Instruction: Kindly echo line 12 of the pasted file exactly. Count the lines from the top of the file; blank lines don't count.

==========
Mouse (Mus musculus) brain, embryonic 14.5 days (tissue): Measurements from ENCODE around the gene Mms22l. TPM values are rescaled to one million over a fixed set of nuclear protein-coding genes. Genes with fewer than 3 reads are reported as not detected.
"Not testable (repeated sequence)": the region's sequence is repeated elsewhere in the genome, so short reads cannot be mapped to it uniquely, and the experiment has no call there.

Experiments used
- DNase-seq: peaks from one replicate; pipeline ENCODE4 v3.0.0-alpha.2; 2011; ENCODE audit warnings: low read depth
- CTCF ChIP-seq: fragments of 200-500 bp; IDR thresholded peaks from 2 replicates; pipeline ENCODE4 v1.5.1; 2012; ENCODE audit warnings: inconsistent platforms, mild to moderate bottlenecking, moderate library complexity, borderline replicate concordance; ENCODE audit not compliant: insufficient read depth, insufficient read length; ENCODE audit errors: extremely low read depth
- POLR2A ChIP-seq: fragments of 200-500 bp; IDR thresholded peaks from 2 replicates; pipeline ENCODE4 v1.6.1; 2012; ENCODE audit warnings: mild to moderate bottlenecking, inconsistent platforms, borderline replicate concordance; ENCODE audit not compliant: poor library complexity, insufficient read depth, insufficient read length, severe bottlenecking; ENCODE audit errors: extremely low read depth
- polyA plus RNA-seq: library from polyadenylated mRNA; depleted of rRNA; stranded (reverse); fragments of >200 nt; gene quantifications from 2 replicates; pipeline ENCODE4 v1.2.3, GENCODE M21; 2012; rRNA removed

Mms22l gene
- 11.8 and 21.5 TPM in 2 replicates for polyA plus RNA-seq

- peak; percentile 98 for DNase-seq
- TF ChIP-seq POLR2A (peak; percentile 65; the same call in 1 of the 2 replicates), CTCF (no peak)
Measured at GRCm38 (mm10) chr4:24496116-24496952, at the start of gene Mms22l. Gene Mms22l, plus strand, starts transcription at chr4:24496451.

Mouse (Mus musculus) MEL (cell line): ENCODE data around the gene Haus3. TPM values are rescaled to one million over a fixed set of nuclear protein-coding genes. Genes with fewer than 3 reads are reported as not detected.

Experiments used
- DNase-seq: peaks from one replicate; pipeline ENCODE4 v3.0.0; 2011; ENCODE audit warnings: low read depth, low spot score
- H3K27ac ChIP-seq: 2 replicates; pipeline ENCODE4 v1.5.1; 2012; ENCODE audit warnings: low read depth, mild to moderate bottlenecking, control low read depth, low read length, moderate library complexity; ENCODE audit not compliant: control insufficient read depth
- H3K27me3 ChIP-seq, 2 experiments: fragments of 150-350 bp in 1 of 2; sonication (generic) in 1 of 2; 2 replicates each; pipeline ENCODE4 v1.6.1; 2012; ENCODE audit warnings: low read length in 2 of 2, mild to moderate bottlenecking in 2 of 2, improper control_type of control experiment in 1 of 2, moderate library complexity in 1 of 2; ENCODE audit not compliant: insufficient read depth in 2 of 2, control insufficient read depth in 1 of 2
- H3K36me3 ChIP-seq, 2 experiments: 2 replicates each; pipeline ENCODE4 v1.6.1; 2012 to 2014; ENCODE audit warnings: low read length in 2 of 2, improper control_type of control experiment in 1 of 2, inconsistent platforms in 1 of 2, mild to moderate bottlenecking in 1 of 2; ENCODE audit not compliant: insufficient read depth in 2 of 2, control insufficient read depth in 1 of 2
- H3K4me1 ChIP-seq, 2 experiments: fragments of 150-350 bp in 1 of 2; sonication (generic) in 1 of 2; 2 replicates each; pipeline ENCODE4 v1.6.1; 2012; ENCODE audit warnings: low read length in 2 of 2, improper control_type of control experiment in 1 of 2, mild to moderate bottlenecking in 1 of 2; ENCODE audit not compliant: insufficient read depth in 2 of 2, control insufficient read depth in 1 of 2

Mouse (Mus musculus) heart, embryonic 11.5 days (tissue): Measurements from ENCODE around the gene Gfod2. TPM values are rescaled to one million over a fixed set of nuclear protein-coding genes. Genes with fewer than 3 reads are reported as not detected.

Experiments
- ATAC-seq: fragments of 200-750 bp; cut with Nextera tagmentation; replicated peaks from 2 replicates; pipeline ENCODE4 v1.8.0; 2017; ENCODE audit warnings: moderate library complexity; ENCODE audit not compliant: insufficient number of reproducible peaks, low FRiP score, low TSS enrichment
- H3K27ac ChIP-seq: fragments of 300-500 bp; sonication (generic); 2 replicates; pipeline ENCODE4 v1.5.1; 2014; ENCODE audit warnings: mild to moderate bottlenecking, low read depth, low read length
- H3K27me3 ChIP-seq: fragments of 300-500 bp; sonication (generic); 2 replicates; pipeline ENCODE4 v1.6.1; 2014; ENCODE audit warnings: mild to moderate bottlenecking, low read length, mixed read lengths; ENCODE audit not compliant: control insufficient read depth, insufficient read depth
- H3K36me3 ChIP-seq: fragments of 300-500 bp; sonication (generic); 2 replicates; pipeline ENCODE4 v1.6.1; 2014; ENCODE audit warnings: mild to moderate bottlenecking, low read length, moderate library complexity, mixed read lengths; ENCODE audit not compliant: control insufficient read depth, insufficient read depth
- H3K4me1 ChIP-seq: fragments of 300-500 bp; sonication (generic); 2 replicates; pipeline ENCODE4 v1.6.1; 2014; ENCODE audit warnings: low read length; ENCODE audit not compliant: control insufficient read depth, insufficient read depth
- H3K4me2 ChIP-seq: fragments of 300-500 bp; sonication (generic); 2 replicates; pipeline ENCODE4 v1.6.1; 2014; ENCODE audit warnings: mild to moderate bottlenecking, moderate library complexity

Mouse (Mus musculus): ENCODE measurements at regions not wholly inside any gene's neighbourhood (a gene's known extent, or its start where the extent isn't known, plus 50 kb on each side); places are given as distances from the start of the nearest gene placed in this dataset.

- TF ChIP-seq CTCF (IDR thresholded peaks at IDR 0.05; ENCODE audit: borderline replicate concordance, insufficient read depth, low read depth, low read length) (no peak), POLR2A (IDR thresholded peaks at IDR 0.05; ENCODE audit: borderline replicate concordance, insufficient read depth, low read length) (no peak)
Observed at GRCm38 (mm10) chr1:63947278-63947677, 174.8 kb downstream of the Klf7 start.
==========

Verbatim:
Measured at GRCm38 (mm10) chr4:24496116-24496952, at the start of gene Mms22l. Gene Mms22l, plus strand, starts transcription at chr4:24496451.